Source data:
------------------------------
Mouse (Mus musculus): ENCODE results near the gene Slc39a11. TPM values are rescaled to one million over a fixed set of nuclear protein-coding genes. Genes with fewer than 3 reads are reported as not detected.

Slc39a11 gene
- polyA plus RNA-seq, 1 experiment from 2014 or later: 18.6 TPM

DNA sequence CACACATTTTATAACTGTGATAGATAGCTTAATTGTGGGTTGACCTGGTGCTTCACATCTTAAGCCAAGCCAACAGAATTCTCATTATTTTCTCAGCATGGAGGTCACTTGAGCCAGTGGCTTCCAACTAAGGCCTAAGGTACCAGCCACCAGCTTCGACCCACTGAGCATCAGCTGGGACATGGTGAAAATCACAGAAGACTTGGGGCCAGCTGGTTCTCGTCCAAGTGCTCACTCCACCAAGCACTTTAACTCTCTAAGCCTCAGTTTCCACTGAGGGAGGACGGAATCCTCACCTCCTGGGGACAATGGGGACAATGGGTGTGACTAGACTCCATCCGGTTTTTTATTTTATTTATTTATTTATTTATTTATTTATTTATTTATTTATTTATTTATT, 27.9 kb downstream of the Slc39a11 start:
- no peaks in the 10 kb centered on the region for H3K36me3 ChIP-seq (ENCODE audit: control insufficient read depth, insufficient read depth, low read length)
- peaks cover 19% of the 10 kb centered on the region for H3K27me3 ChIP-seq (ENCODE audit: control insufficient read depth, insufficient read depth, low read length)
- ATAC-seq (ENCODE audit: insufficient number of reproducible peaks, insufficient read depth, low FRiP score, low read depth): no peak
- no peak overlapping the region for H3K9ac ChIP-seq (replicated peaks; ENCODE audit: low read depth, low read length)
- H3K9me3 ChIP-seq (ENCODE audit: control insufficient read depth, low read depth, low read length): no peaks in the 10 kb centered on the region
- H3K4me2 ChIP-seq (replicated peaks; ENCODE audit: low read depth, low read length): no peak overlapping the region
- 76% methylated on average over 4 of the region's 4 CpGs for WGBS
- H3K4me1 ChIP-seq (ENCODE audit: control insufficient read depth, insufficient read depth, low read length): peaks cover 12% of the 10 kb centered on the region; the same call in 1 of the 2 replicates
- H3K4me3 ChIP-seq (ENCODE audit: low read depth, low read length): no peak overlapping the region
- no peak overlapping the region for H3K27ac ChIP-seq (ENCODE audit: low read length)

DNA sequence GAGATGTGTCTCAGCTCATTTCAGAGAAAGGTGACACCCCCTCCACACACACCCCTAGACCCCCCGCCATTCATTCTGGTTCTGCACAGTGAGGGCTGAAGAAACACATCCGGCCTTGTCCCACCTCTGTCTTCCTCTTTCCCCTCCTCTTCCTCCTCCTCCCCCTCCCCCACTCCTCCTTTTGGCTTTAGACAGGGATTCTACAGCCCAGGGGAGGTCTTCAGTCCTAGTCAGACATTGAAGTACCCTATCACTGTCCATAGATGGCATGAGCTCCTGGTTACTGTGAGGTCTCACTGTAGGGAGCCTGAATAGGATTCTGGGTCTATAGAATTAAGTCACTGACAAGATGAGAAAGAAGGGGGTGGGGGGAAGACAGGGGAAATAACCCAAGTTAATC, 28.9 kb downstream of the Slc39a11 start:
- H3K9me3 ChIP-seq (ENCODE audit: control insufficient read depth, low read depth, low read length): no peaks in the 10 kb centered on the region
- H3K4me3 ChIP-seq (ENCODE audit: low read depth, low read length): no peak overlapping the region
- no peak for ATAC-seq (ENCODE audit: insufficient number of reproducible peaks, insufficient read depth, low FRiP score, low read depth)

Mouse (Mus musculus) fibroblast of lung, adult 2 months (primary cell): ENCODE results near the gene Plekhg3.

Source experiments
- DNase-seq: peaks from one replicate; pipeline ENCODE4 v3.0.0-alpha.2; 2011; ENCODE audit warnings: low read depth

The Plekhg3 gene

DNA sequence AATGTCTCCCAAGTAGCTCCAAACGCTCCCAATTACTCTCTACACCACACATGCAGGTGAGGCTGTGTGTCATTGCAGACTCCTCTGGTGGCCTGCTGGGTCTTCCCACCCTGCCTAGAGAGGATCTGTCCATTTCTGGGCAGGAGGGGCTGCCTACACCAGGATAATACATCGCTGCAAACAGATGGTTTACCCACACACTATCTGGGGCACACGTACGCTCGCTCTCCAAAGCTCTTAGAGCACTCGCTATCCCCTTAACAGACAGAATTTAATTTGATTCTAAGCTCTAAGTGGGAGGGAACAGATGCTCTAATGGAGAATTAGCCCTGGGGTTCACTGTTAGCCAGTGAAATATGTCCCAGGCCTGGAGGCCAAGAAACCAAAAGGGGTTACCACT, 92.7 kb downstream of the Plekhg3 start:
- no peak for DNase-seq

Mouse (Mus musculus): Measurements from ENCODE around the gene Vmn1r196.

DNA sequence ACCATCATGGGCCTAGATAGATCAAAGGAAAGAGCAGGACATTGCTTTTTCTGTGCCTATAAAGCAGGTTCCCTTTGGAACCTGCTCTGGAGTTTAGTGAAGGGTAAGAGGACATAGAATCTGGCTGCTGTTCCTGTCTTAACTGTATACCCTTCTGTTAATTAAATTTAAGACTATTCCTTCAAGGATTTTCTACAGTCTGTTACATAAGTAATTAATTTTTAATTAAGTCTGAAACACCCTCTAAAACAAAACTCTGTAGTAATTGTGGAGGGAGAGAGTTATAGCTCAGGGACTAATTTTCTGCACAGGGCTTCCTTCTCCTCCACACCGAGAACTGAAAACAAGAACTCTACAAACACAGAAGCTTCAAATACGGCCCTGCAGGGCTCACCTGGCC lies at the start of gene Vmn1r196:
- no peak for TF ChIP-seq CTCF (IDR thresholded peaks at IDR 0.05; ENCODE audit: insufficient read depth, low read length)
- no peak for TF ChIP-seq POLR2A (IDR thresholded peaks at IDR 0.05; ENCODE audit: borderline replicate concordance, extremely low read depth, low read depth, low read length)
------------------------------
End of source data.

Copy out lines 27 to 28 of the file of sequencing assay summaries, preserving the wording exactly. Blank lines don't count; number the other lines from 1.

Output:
- no peak for TF ChIP-seq CTCF (IDR thresholded peaks at IDR 0.05; ENCODE audit: insufficient read depth, low read length)
- no peak for TF ChIP-seq POLR2A (IDR thresholded peaks at IDR 0.05; ENCODE audit: borderline replicate concordance, extremely low read depth, low read depth, low read length)